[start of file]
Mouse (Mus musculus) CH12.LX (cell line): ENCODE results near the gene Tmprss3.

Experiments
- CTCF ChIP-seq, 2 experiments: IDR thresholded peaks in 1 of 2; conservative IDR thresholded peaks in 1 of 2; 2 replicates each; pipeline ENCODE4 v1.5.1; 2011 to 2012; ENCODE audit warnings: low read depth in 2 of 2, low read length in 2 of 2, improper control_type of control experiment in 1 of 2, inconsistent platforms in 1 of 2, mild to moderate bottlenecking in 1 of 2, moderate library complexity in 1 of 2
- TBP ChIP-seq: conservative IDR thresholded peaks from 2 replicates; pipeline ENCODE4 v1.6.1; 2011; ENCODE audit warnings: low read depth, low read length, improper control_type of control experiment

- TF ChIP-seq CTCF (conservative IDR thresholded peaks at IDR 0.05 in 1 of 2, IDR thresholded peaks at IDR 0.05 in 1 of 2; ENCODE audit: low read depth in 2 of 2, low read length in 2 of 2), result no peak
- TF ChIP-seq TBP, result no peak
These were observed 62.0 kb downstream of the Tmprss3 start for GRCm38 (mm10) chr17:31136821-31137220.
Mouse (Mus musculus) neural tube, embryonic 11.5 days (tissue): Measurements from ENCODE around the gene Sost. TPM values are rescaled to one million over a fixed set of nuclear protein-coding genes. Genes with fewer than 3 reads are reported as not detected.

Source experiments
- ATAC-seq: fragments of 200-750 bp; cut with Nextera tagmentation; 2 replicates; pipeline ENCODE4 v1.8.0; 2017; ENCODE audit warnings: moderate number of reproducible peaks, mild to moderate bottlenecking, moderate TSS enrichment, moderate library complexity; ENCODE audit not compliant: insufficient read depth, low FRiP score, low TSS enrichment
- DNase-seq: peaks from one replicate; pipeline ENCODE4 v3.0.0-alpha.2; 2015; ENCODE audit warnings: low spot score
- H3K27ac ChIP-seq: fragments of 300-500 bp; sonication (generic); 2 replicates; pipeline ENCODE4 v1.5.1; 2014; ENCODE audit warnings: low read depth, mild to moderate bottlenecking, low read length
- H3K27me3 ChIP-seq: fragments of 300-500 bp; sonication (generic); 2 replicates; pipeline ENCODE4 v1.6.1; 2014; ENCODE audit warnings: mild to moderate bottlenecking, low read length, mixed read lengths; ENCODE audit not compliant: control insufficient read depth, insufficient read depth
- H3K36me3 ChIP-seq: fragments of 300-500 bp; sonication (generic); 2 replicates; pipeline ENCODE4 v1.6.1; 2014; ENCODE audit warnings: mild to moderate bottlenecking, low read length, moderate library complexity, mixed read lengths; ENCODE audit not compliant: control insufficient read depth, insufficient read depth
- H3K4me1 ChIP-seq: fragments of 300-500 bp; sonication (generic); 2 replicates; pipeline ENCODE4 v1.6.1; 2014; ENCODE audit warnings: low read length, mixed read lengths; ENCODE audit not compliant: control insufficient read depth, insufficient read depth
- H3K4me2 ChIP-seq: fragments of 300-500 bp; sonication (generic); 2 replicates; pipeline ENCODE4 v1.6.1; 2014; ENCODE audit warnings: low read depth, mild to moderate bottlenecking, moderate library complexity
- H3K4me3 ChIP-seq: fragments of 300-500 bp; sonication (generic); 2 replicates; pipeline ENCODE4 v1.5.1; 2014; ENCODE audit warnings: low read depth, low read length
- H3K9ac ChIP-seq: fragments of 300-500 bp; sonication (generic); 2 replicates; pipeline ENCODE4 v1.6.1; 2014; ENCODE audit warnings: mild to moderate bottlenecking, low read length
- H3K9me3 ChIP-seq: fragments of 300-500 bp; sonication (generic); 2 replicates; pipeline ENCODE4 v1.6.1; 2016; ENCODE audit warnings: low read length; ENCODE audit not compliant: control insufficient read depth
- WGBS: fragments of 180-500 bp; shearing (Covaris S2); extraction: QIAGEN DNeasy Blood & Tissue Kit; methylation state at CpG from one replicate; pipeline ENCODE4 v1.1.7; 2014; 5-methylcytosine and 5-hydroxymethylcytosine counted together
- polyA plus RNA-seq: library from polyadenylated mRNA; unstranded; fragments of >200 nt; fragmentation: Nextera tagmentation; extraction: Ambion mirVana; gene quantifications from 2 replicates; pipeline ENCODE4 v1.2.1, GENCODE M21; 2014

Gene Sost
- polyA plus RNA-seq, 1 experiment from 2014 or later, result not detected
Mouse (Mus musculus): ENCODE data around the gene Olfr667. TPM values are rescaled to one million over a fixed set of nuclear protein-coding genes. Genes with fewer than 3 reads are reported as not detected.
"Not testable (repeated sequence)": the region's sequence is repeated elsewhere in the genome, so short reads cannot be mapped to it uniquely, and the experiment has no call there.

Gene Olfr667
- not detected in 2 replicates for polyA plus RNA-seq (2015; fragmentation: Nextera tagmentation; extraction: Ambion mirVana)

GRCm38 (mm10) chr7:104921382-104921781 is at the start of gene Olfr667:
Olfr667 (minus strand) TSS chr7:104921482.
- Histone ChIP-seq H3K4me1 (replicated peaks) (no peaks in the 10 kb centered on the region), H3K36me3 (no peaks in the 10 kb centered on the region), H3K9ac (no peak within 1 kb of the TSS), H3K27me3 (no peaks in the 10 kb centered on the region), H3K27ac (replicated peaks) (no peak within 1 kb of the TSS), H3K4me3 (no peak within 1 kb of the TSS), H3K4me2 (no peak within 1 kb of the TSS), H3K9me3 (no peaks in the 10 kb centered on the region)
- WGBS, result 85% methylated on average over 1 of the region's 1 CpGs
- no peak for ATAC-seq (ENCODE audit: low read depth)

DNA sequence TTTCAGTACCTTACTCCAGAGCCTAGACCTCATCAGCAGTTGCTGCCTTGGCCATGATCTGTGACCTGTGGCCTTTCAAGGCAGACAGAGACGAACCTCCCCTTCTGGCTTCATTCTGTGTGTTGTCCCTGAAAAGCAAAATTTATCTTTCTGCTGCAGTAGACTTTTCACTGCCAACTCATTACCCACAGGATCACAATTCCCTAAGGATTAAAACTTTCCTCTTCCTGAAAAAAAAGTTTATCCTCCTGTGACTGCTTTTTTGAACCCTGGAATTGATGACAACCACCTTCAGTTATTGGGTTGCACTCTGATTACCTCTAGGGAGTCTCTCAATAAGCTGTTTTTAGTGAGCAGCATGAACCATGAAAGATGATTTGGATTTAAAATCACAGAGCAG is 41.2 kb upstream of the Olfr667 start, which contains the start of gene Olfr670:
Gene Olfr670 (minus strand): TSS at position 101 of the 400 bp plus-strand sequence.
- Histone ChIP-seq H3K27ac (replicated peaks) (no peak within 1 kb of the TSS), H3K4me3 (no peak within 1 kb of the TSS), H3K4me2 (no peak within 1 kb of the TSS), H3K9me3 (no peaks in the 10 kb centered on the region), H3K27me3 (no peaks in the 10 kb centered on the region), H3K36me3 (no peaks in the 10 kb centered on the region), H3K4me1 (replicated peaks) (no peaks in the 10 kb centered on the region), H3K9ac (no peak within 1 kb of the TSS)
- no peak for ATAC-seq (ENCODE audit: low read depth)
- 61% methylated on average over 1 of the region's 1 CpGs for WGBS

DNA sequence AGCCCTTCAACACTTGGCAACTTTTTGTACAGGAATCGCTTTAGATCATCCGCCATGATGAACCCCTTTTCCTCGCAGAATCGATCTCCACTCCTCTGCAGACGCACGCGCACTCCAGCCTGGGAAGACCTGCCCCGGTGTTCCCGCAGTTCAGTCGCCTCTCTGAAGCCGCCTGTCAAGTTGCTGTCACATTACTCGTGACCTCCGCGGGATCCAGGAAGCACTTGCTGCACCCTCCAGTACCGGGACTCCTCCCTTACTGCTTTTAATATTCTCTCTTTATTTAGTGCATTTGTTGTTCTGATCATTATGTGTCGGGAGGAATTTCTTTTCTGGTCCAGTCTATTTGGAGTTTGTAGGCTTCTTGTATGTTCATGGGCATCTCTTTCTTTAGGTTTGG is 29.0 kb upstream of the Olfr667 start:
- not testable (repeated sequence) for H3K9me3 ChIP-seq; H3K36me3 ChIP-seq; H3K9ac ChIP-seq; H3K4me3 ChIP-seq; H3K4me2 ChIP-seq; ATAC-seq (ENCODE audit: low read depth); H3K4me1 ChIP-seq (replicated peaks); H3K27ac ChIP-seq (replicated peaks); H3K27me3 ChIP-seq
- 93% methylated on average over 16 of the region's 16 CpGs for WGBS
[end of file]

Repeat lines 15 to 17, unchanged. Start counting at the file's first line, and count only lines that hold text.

- H3K4me1 ChIP-seq: fragments of 300-500 bp; sonication (generic); 2 replicates; pipeline ENCODE4 v1.6.1; 2014; ENCODE audit warnings: low read length, mixed read lengths; ENCODE audit not compliant: control insufficient read depth, insufficient read depth
- H3K4me2 ChIP-seq: fragments of 300-500 bp; sonication (generic); 2 replicates; pipeline ENCODE4 v1.6.1; 2014; ENCODE audit warnings: low read depth, mild to moderate bottlenecking, moderate library complexity
- H3K4me3 ChIP-seq: fragments of 300-500 bp; sonication (generic); 2 replicates; pipeline ENCODE4 v1.5.1; 2014; ENCODE audit warnings: low read depth, low read length